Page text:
Who cares for our carers?

Vulnerable people need someone acting as an advocate in their corner - whether it's someone in care without family, or the carer on a zero hour contract

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It has been four months since Mum died. Recently I bumped into one of her former carers.

Sue* looked exhausted. Working for the care company had clearly taken its toll.

On a zero hour contract, she told of the difficulties of being at the total whim of the managers regarding hours. So she could get a day packed with back to back calls or get a couple of hours of work in the morning then a gap of four hours before again getting stacked up calls into the evening.

She told how often she wanted to stay longer to get the job done but there was the pressure to get in an out as quickly as possible.

The final care company that we had for Mum were on the whole pretty good, they provided the care and had a decent oversight process. But they still employed their workers on zero hour contracts that no doubt burned many of them out, as seemed to be the case with Sue.

There has been much talk recently about the length of calls, with a fixation on 15 minute calls as not being sufficient for care needs. This can of course be the case but there are other times when the call could be less. If it is literally a toilet call, where the carers are coming at a specific time to see if the person wants the toilet and they don’t then the call can be less than 15 minutes.

Generally, the experience with Mum with care in the home worked out fairly well, though the burden increased all the time as she became more helpless. Had she come out of hospital rather than dying there, the next stop would have been a care home.

Our family had experience of care homes for the last 3.5 years of my Dad’s life. He had dementia, which got steadily worse over the last five years of his life. Dad spent just over a month in his first care home, then he went onto two others spending around 18 months in each. He moved home as the need for more specialised care for the dementia condition increased.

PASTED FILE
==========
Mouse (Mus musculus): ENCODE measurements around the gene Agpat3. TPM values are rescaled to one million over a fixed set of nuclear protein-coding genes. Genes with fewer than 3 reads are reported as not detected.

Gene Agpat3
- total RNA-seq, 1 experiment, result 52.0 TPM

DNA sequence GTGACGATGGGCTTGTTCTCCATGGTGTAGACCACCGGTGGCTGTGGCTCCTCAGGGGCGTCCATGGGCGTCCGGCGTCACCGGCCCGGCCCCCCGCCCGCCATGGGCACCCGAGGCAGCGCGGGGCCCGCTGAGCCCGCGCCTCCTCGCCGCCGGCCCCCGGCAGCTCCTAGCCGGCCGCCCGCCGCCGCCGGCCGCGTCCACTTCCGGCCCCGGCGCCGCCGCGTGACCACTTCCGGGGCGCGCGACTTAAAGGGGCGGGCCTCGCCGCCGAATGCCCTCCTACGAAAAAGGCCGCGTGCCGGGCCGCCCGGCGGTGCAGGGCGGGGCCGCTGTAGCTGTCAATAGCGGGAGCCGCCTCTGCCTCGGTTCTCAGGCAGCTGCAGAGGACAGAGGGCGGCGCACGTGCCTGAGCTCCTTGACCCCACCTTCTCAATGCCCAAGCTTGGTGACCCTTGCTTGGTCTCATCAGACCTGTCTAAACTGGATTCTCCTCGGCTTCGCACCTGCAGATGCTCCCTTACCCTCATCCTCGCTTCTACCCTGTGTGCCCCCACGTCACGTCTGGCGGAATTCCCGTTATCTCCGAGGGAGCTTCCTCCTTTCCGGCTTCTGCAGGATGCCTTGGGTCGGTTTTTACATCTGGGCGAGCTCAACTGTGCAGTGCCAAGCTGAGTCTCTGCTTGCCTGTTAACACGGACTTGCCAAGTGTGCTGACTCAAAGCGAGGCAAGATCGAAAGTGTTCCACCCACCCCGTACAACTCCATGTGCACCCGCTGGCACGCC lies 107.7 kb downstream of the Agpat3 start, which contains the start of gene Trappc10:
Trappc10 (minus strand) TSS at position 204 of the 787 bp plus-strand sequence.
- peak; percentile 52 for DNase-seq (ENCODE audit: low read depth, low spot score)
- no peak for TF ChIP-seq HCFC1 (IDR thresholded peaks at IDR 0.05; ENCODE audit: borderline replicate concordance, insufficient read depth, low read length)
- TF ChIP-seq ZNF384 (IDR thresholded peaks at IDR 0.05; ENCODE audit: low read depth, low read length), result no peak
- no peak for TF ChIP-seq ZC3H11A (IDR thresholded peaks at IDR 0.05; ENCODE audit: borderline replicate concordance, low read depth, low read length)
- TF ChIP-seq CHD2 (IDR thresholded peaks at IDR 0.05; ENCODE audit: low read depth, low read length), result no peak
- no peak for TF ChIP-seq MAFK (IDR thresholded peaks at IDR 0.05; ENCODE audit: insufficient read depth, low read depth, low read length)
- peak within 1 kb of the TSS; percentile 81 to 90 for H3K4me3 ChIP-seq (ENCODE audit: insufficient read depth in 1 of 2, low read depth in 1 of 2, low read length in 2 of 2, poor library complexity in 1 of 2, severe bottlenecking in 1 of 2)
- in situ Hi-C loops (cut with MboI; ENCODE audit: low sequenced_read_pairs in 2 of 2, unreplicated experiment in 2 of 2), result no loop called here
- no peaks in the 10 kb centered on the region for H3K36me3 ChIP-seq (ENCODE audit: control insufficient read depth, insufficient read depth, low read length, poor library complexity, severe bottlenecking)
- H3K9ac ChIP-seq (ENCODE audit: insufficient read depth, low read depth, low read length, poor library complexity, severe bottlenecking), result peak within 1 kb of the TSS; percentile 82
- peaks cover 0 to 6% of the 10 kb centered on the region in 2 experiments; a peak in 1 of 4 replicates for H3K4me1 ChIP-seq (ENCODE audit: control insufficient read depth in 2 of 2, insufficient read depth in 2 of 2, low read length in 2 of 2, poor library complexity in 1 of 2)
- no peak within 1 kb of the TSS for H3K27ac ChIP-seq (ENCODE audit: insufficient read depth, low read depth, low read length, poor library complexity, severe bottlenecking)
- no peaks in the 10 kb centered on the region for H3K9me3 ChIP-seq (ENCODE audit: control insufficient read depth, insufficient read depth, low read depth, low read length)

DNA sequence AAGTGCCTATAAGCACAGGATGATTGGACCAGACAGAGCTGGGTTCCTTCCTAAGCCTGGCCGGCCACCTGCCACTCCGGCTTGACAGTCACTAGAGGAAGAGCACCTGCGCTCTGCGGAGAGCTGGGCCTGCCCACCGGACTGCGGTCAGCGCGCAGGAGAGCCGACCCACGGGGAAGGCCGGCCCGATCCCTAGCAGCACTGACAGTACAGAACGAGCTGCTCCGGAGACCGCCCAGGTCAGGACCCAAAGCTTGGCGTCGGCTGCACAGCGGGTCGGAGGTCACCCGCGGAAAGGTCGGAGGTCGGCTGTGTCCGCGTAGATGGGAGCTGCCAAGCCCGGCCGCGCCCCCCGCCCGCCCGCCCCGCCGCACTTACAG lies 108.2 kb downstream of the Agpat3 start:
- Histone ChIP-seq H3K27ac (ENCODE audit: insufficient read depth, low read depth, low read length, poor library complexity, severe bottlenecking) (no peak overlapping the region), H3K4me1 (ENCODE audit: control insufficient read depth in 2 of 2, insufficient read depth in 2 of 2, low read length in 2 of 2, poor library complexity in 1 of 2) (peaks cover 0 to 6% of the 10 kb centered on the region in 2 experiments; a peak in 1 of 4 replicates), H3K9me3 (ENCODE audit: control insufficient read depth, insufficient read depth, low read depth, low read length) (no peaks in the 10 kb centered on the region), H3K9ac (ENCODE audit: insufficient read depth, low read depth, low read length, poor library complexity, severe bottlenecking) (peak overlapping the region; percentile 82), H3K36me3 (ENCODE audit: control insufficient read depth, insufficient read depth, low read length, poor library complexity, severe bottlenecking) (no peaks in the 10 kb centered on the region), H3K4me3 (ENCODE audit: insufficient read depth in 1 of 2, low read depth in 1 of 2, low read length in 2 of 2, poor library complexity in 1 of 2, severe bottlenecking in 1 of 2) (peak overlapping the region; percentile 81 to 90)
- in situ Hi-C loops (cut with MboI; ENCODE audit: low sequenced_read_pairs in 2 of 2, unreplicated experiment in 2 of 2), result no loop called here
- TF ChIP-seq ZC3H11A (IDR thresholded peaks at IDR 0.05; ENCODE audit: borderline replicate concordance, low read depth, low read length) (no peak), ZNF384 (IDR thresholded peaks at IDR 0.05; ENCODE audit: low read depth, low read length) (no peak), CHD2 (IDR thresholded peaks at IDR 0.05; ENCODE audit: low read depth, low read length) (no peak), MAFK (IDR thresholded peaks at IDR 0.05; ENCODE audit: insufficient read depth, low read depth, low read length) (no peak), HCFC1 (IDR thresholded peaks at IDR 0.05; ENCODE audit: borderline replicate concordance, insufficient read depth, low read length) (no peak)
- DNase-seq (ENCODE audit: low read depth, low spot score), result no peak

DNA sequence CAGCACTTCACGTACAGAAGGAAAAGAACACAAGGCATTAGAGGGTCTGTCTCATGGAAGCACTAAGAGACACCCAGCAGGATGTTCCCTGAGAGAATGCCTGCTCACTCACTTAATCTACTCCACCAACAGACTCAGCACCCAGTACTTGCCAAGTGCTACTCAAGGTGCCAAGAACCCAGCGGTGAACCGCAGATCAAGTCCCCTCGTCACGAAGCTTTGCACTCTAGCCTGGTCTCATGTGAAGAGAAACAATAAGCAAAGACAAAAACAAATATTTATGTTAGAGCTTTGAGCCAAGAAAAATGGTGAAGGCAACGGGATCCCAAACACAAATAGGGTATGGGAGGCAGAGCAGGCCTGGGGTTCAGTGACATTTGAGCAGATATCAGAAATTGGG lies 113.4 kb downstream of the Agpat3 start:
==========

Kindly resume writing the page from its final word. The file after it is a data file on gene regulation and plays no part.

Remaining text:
These homes were generally good, though again the concern had to be how the staff were treated and the desire to obtain maximum return from the clients. One example with Dad concerned a proliferation of haircuts.

In one memorable exchange, I suggested Dad had less hair than he’d ever had and yet was having more haircuts than ever. I could see what was happening, the home were receiving the £700 a week plus for care but obviously sought out other income streams. Haircuts, nails and other things fitted these extras. They were of course justified on the basis of the dignity of the person. A valid argument, but also one that can be used to increase the bill.

There are a number of lessons to be drawn about care both at home and in nursing homes. The first is the need for the vulnerable person to have someone acting as an advocate in their corner. An individual who will stand up with the care company, home or hospital.

I largely did this for my Mum and Dad but it was always worrying when seeing an elderly person with seemingly no friends or family. Who would fight their corner?

The other area is the whole treatment of care workers. These people do vital skilled work that should be valued by society. They should be treated as such, not as some sort of modern day slave on zero hours contracts. It is not right that carers should be on the minimum wage and casual contracts. They should be salaried, with decent wages and other conditions of employment like holidays and sick pay. This change in the employment relationship would change the whole care sector overnight.

The present approach of bringing in people training them up, exploiting them to burn out point and then no doubt getting rid of them is no way to run care in the UK today. Staff need to be treated properly and the whole sector needs regulation. Then maybe there could be a move toward a care sector that is fit for purpose in terms of dealing with our elderly population in the 21st century.

*Name has been changed


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